wrath. Kvery time you feel yourself
growing angry, run to a mirror. See
how old and ugjy you look. You would
hardly know yourself, eh? Neither would
those of your family, or friends who see
your face distorted. Cupid, subtle creat
ure, and Ingenuiotis, scampers away at
the sight and sometimes he does not re
turn. Many a broken engagement was
shattered by a fit of anger, and broken
not by the angry one, hut hy the ont
who witnessed the anger. "I couldn't
stand her temper." Is the excuse of many
a fleeing husband brought Into court to
say why he abandoned his life partner.
Falsehoods often masquerade ns proverbs.
One of these Is the ancient untruth that,
for the words siwken and deeds done in
anger, we are not accountable.
Occasionally we hear complaint of
someone that he Is "unfeeling." But It
is the "unthinking" person who works
the most destruction. Because they do
not think they become angry. Because
they do not think they leave a trail of
wreckage wrought by their wrnth. And
because they do not think they reflect
behind a little barred door. In a Uttle
gravellike room, upon the actunl' ac
countability for anger.
Not So Fast, Mr, Cop,
Paulo Burghese, besides being an Ital
ian poet of distinction, knew fourteen dif
ferent trades, yet ho died because he
could not get employment at any of them.
Voy't-t NEMETP- fM5 VOU VAN M V
ntX ITS G-ONfc:
THe. iRijh rddlefi HAojvir
FfNUHGO P-Aw r " V IE
ACMTArA rtrEIN PASJrVG-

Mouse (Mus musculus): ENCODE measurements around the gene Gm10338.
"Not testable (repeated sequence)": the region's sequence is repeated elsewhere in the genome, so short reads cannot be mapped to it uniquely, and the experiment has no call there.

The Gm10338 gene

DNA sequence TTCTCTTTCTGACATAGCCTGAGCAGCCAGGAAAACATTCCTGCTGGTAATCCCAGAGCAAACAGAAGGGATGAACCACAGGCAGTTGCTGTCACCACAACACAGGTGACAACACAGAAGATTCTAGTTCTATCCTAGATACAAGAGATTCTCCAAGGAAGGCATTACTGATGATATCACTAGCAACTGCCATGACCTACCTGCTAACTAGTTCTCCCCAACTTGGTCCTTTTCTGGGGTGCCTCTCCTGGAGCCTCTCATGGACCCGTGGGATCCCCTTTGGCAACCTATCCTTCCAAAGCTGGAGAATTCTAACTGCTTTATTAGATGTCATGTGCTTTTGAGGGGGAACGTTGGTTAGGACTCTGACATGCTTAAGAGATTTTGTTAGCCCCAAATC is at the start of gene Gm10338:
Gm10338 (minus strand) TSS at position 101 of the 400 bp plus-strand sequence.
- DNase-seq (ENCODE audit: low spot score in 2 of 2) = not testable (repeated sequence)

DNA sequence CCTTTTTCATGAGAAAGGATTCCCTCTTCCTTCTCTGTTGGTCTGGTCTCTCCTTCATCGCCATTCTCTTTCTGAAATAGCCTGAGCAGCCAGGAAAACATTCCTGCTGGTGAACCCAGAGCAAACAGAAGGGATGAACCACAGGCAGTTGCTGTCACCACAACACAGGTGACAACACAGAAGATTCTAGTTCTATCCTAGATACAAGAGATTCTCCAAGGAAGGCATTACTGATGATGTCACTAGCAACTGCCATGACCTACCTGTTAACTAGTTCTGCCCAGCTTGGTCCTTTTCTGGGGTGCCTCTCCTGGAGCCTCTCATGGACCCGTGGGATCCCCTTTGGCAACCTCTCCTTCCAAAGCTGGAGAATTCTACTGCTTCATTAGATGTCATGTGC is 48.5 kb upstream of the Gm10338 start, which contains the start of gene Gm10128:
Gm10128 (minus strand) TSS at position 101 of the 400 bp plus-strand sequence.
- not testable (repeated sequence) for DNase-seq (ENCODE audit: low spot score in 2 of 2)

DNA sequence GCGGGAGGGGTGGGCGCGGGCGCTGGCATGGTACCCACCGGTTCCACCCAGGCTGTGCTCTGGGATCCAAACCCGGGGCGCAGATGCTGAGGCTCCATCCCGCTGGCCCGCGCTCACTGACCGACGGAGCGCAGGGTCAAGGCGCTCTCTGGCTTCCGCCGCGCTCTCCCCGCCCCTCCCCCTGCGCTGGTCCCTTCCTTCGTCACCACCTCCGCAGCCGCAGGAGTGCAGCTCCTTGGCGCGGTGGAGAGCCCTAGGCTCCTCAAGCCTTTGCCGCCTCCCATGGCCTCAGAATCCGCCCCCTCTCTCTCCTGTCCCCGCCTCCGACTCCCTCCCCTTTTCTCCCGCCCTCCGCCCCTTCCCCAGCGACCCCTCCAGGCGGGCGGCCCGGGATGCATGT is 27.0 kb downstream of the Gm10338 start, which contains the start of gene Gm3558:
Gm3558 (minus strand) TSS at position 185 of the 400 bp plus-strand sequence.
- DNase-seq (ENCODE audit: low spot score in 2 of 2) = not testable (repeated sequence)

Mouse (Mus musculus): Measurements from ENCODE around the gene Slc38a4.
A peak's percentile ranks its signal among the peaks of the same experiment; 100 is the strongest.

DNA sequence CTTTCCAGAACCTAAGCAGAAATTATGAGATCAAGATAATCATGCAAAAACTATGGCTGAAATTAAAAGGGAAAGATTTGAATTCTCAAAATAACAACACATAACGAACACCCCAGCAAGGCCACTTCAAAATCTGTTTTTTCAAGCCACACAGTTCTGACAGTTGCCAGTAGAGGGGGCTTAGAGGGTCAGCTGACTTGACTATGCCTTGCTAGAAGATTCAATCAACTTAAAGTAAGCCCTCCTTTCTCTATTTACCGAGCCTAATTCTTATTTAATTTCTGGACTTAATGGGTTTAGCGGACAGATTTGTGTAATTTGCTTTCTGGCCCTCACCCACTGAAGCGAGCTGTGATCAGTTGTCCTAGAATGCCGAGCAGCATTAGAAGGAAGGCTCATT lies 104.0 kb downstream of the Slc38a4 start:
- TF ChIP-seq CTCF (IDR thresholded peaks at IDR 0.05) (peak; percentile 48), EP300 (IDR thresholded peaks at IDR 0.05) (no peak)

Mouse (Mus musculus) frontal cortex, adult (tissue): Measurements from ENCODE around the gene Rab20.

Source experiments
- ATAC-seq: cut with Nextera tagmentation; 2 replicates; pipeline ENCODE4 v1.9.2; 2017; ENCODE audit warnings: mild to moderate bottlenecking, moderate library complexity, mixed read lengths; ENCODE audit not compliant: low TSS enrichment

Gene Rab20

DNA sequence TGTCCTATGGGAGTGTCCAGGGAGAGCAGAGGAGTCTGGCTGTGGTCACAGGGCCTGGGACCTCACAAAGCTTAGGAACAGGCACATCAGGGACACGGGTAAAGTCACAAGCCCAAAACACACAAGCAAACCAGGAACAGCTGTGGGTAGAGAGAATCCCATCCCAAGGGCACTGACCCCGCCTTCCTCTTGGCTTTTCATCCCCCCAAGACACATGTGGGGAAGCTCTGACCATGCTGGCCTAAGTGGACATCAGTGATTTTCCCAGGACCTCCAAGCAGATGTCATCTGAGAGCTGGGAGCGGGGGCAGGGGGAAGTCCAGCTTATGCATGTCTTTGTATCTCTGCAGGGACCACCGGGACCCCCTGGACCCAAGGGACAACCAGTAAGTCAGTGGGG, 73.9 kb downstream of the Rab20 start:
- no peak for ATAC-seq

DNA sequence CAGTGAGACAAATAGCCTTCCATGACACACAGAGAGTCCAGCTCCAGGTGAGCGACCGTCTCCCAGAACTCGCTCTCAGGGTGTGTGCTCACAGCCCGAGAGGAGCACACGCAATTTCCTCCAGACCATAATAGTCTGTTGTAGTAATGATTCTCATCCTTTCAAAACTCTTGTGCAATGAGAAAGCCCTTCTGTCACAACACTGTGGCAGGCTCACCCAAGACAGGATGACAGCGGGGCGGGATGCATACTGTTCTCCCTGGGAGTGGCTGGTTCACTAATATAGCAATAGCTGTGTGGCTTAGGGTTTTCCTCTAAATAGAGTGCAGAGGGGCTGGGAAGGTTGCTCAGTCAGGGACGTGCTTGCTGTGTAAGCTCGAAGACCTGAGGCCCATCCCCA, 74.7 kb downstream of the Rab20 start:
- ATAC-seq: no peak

the icej.-Y Fop- a little
SUCtP-P- HE AtCIDE-NTftLL-l
57EPpEt UPON THe iTFtE
OF A QuM 'NrtO Mr A)0 BE
ASLEEP- WN fc- TO HO
FEET 5A,iO SENT op LEtJUfUT
G-p-rBBT THE FlO0LCP-AtO
(FA MAN IS A PA li A
TAN A M At
HE. UUES AflOUHO METRE
TOPTHrX IN A CAF
NOW t GET THEf-6.
AT -T rAOp op THE.
T-l-OOfc, SHi HE. TH
BAASJ, fAIMT THE.
tuMCH 5 firN fOP THAT
ONtE OJHtPeD INTO THE
n)EP.V AOOJPHETp.e OF
VNIJOOrw' TEMP LP THE
?REP0NDETAi"t C Of
COLLE6 ATE. VOrUE. pOTK
ojeMcame poor. GosttwC
Shock or: pHit-osop Mc5fA
IN THli VJF-lTMM. VNIlpONJ
HA (E-rA HE pC B VJ JEVET.A1
EfJ0(7T N EipAM E M'OAWNfr
to aomini rrrt the f-nau
AfPiJCATON DVMpNCr Of ItC
IFALMICMJ fK 7EF-B-ITDIW
AN'l G.UE iAA H1$ HrVT
HE. LOir HIS WIG"
Jk "fv '3sr
rWA&THC TFNTH INNING- AND
THE. Std PC tNAS Tl EP.' Pt-ANN
WAA OVJT VMINOIW& OpM'lS AVM
TO PujHTMfc plU- MltOSi HO-I
A AN fN THC ME-RV LAST P-OW
DlO A fP-OOie TO THE FWSOU .
dsjtanpeh.1 ntsnto omo to
vnhctp-E ne F-ofpirp ahd
tEHrOMET- HlrATD 5E.t-r
fe-j-NS op ufE- rntFAM
fOLCCP HO VES AMP THEN
Iti A HUJfty WOiCE VNHiJpeO
IFHVMlE OWE! ME
VOU IAT THE
THEN ' GET UP THE
aho eats till, "a-
VNASHTHE O'SHEj TMCH
cleah me rsMitRoni
Ano vkiinoovns ano
ArE7p- JwjettTm r
Jp i rvr